De Meye is the name of the winery and Johan swears he's seen the logo/bottles before, either in a restaurant or a store, in some country, which is either Kenya, Denmark, Sweden or the US, so I guess that narrows it down.

Everything was beautiful and in bloom, for but some reason this exact picture of the restaurant looks so fall-like. Makes me want to move to France, get myself a small chateau and wear clothes made out of high quality linen every day.

When we arrived, they had set up tables all around the garden, offering that you go choose the table where you wanted to sit. "We'll take this table!", we said and pointed to the one above and they were like "well, when we said choose any table, we meant any of the two-tops". And we were like "Fine, we'll take that beautiful one over there below the tree".
Then we went for a walk on the grounds, and seeing I had put on my best lady dress, I asked Johan to take a picture of me flanked by an avenue of beautiful trees. Here I am practicing my first lady pose and my WHATAREYOUSAYINGYOUSLEPTWITHTHEINTERN?-pose.

Is the divorce rate among bloggers conspicuously high? I sometimes wonder this when I ask Johan to pose for me, say if it's just occurred to me that his shorts match a field of blooming flowers and I think it will make a nice picture for this blog. And I mean, so often I look at family photos on other people's blogs and you can just feel the pain and emasculation the husband feels when he's forced to hold a bouquet of colorful balloons while looking dreamily at his pregnant wife while their kids throw popcorn and confetti into the air. But then after a while, I tend to remember how much mediocre sports my fellow sisters have been forced to watch since the dawn of time, and then I'm like screw it, this is OUR moment!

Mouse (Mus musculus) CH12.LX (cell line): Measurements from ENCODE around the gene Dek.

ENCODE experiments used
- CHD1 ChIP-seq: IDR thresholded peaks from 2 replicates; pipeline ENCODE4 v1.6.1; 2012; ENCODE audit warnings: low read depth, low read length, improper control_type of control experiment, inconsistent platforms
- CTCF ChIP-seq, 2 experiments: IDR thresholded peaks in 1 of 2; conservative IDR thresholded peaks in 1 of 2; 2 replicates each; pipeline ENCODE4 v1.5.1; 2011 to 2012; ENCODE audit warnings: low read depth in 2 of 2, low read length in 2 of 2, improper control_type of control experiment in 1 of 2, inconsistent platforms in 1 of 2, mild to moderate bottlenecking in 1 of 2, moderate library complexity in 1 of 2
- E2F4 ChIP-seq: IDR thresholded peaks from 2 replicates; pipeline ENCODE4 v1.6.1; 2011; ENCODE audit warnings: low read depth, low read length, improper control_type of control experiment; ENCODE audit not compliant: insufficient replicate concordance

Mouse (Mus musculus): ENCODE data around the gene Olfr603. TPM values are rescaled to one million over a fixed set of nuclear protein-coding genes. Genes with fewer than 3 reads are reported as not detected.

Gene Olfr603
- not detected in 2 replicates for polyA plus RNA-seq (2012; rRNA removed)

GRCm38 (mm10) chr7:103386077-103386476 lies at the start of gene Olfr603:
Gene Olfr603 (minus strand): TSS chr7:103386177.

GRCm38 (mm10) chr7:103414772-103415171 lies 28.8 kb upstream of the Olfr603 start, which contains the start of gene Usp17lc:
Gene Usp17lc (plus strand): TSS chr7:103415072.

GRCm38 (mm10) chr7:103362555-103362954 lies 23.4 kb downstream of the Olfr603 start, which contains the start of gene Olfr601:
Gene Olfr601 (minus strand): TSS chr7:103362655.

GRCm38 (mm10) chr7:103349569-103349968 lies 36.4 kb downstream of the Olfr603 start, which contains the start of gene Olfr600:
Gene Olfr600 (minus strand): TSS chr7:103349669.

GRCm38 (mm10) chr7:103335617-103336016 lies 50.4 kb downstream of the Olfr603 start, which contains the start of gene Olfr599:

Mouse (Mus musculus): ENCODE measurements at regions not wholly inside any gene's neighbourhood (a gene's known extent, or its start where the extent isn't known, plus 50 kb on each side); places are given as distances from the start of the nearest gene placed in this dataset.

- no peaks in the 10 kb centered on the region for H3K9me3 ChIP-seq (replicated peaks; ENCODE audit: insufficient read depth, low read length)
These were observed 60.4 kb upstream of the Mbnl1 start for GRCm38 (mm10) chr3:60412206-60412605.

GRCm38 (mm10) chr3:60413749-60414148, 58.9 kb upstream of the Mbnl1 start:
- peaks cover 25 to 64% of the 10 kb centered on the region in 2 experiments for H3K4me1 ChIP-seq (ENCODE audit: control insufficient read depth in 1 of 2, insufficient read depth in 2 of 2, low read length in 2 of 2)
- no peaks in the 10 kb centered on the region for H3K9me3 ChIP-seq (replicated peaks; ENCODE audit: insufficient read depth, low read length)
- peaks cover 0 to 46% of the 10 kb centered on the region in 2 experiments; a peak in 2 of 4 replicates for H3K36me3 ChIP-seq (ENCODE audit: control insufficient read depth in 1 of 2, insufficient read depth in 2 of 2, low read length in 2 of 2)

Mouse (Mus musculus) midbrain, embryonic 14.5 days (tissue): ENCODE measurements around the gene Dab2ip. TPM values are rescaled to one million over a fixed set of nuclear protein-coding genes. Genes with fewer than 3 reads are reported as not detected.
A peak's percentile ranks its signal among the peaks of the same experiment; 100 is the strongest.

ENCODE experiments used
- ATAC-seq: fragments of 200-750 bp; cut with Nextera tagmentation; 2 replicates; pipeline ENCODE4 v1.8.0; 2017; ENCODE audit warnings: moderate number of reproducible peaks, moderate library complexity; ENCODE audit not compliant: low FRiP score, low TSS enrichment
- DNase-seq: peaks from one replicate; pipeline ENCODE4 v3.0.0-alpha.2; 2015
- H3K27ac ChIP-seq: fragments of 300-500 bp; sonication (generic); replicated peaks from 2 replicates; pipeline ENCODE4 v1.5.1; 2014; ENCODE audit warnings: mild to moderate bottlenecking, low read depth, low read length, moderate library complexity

They also had a lazy, cuddly dog, who came running to our table as soon as they served our duck rillette. (Love how dogs have their life priorities straight. Imagine all these puppies lying in god's lap before being sent down to earth and they're like: "So, I'd like to grow up on a vineyard in South Africa, and there I shall bask in the shade of large trees and have my belly rubbed by strangers before they hand feed me farm-raised poultry, please". And all the ducks are like: "I'd like to grow up on a vineyard in South Africa, where I shall be slaughtered when I reach 12 weeks of age and then be cooked slowly in my own fat before people from Europe spread me on toast, please".

Before lunch, we sat down for a wine tasting, where honestly, I felt we were shamed a little for our lacking knowledge of wine by a lady wearing a neon lycra dress. But I can kind of sympathize with that, because honestly, if you do know a lot about wine, it must feel downright painful to pour your finest grape juice into a guest's glass, ask what said guest thinks about it and said guest goes: "Uhm? It's red...I guess?".

After our wine tasting, we sat down for lunch, and had an appetizer of creamy yet light cauliflower soup, duck rillette with leafy greens and fig marmalade, fresh farm butter and country bread - all sourced locally. (I feel this is kind of like dirty/scintillating talk for foodies, right? ).

"Bread with lettuce! Yum!" 

For our main course, we had that beautifully caramelized Tarte Tatin. We didn't finish it, because there was just so much food, and I sometimes lay awake at night thinking about that buttery crust and those sweet carrots, which we just left sitting there on a very pretty piece of butcher's block. Le sigh, as the fancy girls say.

Meals like this resonate with me. Simple, pimple yet so well-prepared and with such good ingredients it makes your stomach sing :) 

And then we finished off with a sorbet of something, preserved quince and a baked custard (I think). 

Look, so cute right? They put out blankets so you could lay down on the grass after your meal and unbutton the top button of your pants.

There's something very poetic about an abandoned dining table, don't you think? It's like you can still hear the chatter of the people who sat there. 

I know I mentioned it before, and I know I mentioned it in the headline, but people, I have to mention it again: All of this deliciousness including wine and coffee came to a total of 600 Rand, which is the equivalent of something like $50. Honestly, I think I'd return to Cape Town just to lunch here again :)